This book’s biggest flaw is that the non-main characters simply didn’t feel as animated to me as they should have. Some character introductions and the subsequent interactions with other characters seem a bit abrupt. Quinlan, for instance, is introduced as Lira’s close male friend and someone whom Lira might or might not have feelings for, even though Lira does not mention him until his first physical appearance. Criswell often consigns minor characters brimming with potential to the sidelines, but I hope she will expand their roles in the next book. Right now it feels like she’s focusing so intently on Reyker and Lira that she’s skimping slightly on the other characters. Paying them some mind would, in my opinion, render this tale more colorful.

That’s not to say that the characters are unlikable, or that the main characters are uninteresting – just that there’s room for growth (and perhaps that’s what Criswell has planned for the sequel). While Reyker, a complicated warrior from Iseneld, embarks on a poignant and heart-wrenching redemption arc, Glasnithian Lira grapples with the societal constraints foisted upon her as both a young woman and a god-gifted individual and battles against the guilt she feels over the death of her mother several years prior. Lira’s elder brother, Garreth, proves to be noble and clever – and something of a maverick with a surprise up his sleeve, and Quinlan is a treasure – both as a friend and as a human being.

Although the lore of Criswell’s world isn’t complex, it’s not overly simple either – and that moderation suits this story. Likewise, Criswell is even-handed with her imagery: she doesn’t catapult her readers into a choppy sea of detail, but she provides enough for a reader to conceptualize the surroundings to a satisfactory degree. As far as the romance goes, this is one whirlwind love story. Despite the occasional over-gooeyness, Criswell executes the enemies-to-lovers trope well. Readers will find themselves invested in Reyker and Lira’s blossoming relationship and riveted by the parallels between their love and that of Aillira and the Great Betrayer. And at the end, the villain divulges a revelation that not only sheds a new light on his character but also leaves them bursting with questions.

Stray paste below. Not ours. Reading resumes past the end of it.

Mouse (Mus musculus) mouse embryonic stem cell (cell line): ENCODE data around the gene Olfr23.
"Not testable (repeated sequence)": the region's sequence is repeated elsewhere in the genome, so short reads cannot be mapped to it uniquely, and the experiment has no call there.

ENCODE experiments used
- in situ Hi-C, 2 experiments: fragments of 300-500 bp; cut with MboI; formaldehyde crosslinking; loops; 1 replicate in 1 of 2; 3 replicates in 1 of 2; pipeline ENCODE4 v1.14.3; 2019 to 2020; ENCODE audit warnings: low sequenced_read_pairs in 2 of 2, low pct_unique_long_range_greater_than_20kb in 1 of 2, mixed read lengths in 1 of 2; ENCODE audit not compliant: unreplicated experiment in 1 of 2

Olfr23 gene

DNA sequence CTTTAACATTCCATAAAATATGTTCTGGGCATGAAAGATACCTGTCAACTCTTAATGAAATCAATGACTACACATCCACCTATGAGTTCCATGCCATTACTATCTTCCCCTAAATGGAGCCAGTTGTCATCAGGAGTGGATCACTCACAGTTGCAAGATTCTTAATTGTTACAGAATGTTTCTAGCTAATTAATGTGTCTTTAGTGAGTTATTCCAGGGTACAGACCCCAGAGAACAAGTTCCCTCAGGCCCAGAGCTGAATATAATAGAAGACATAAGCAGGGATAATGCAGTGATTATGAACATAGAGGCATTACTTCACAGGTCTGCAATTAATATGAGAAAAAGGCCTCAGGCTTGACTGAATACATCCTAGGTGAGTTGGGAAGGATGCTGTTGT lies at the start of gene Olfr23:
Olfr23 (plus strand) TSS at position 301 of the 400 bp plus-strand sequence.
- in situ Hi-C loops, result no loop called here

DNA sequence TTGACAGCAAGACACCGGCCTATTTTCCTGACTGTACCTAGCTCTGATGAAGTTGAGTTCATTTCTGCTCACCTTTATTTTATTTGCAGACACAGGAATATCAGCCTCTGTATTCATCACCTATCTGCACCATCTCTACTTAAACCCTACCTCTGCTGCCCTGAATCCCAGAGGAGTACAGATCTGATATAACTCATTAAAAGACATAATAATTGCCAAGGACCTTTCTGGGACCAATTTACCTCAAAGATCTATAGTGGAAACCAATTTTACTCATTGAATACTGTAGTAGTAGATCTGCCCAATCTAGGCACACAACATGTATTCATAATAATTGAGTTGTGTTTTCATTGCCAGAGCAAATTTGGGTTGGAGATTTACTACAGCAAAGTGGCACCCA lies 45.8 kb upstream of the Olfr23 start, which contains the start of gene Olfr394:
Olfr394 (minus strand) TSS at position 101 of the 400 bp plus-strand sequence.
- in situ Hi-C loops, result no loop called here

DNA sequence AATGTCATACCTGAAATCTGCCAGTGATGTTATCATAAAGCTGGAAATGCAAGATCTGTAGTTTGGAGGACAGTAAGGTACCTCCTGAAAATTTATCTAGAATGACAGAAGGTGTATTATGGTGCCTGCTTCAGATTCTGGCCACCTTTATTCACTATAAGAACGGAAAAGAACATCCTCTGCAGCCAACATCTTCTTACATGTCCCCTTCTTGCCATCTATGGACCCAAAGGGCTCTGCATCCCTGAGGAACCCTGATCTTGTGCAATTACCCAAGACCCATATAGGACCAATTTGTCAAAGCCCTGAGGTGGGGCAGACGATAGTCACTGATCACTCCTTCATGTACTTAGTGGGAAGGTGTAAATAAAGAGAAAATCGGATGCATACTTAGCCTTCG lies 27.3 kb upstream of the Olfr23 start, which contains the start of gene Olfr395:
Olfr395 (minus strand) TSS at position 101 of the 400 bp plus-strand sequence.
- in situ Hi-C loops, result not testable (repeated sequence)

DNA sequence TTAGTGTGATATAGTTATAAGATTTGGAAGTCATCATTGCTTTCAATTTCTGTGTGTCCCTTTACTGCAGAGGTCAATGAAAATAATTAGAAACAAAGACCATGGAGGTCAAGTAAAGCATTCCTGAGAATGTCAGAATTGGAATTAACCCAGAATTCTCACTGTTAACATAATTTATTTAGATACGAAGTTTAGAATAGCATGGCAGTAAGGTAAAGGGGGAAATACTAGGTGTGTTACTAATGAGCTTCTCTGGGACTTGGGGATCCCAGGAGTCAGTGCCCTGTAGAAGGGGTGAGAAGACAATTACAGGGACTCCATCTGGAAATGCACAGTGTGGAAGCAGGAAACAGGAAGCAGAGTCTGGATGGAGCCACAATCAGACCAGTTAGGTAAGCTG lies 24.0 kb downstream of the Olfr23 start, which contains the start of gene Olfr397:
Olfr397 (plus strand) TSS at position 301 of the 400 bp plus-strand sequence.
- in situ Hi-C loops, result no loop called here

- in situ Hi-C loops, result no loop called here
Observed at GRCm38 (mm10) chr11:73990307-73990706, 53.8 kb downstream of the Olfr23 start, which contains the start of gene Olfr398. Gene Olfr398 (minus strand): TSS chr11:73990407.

Beasts of the Frozen Sun might not be a masterpiece, but it’s a solid beginning to Criswell’s series. I had some difficulty tackling the first portion of the book, but that hump was not insurmountable and the story ended up being entertaining. Adrienne Young’s Sky in the Deep has found its kin in Beasts of the Frozen Sun: If you read and enjoyed the former, I enjoin you to pick up the latter (which I’d argue is better).

You can purchase Beasts of the Frozen Sun at Barnes and Noble, Books-A-Million, IndieBound, Indigo, and Amazon. 

Cover is from BarnesandNoble.com.